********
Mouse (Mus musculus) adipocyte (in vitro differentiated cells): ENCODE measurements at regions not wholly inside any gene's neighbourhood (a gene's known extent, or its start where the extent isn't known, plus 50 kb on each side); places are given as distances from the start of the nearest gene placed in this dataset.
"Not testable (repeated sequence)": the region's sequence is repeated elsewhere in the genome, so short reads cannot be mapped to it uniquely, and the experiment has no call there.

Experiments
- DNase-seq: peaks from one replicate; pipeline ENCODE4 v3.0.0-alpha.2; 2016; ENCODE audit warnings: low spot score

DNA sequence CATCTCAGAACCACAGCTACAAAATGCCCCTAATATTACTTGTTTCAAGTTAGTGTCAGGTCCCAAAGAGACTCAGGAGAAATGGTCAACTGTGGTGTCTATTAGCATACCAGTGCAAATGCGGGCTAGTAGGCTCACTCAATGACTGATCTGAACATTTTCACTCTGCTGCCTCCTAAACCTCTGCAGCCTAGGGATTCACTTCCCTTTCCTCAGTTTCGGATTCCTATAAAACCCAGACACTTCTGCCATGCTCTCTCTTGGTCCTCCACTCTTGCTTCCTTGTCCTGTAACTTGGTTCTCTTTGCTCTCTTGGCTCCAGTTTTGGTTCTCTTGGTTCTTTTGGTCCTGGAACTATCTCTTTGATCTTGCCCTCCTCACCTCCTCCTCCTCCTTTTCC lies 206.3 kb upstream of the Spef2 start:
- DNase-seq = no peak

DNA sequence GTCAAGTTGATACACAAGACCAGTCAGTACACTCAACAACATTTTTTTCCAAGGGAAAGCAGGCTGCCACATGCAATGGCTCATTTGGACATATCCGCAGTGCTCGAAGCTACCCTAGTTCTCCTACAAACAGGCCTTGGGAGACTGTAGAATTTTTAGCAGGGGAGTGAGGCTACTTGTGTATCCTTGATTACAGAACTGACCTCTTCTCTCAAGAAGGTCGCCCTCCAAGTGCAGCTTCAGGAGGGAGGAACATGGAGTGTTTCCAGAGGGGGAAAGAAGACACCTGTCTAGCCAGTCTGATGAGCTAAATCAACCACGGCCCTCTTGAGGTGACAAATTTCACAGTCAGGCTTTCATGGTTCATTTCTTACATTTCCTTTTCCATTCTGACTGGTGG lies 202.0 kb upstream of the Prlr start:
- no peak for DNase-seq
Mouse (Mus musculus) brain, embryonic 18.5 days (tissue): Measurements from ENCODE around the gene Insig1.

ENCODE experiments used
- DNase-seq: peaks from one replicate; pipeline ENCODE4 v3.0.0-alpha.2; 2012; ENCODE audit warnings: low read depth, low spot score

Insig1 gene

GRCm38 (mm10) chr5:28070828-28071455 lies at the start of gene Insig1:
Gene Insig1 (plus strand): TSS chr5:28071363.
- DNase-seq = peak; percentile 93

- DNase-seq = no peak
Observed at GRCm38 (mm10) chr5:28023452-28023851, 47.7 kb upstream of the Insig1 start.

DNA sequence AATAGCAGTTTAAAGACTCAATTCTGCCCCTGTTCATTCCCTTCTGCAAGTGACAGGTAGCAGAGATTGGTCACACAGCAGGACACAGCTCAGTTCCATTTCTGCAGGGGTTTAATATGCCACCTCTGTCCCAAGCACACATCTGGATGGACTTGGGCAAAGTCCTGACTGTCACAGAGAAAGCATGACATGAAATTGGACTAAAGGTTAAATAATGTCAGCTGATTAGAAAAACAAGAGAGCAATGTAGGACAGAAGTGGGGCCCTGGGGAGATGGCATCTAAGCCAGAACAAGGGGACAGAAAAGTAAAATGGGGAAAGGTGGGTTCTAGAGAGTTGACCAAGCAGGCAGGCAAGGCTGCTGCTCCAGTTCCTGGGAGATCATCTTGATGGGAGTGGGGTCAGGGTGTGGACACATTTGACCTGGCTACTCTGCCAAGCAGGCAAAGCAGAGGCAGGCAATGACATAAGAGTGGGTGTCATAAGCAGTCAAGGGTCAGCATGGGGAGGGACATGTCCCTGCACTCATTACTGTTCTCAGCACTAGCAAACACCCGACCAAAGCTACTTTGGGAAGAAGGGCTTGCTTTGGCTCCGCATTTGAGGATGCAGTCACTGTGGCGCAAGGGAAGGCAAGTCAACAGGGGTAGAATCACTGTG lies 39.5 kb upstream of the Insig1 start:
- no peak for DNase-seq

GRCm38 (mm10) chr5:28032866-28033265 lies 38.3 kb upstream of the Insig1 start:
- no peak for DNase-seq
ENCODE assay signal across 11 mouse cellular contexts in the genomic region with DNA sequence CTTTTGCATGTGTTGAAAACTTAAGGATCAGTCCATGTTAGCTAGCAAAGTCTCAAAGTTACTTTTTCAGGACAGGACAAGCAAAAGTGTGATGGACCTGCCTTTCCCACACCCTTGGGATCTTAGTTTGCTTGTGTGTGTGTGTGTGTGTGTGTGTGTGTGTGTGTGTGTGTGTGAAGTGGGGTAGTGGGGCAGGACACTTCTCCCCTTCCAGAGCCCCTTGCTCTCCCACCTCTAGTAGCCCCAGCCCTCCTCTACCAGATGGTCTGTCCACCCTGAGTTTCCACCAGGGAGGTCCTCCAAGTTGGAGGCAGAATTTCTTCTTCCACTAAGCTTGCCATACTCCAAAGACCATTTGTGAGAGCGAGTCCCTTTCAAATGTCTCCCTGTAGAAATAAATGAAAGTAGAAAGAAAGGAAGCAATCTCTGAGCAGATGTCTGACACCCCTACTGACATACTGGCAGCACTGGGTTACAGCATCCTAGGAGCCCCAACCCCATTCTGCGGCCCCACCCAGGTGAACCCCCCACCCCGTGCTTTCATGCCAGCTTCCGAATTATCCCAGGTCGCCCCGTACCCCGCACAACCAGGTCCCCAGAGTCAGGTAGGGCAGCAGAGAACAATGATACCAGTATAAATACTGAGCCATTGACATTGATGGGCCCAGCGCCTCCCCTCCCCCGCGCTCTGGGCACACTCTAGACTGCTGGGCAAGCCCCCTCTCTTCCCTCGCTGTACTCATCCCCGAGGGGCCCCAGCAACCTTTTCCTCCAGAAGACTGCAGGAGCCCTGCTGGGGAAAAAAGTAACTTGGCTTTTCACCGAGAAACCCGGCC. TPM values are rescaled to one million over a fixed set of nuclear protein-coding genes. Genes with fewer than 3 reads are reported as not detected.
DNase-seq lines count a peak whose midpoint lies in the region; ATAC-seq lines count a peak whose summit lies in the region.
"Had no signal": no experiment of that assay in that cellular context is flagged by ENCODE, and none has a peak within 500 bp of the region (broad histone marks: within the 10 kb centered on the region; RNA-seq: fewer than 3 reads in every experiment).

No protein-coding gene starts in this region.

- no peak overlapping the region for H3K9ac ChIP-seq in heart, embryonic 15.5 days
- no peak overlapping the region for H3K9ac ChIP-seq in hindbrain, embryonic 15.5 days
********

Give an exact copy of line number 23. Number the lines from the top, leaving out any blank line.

DNase-seq lines count a peak whose midpoint lies in the region; ATAC-seq lines count a peak whose summit lies in the region.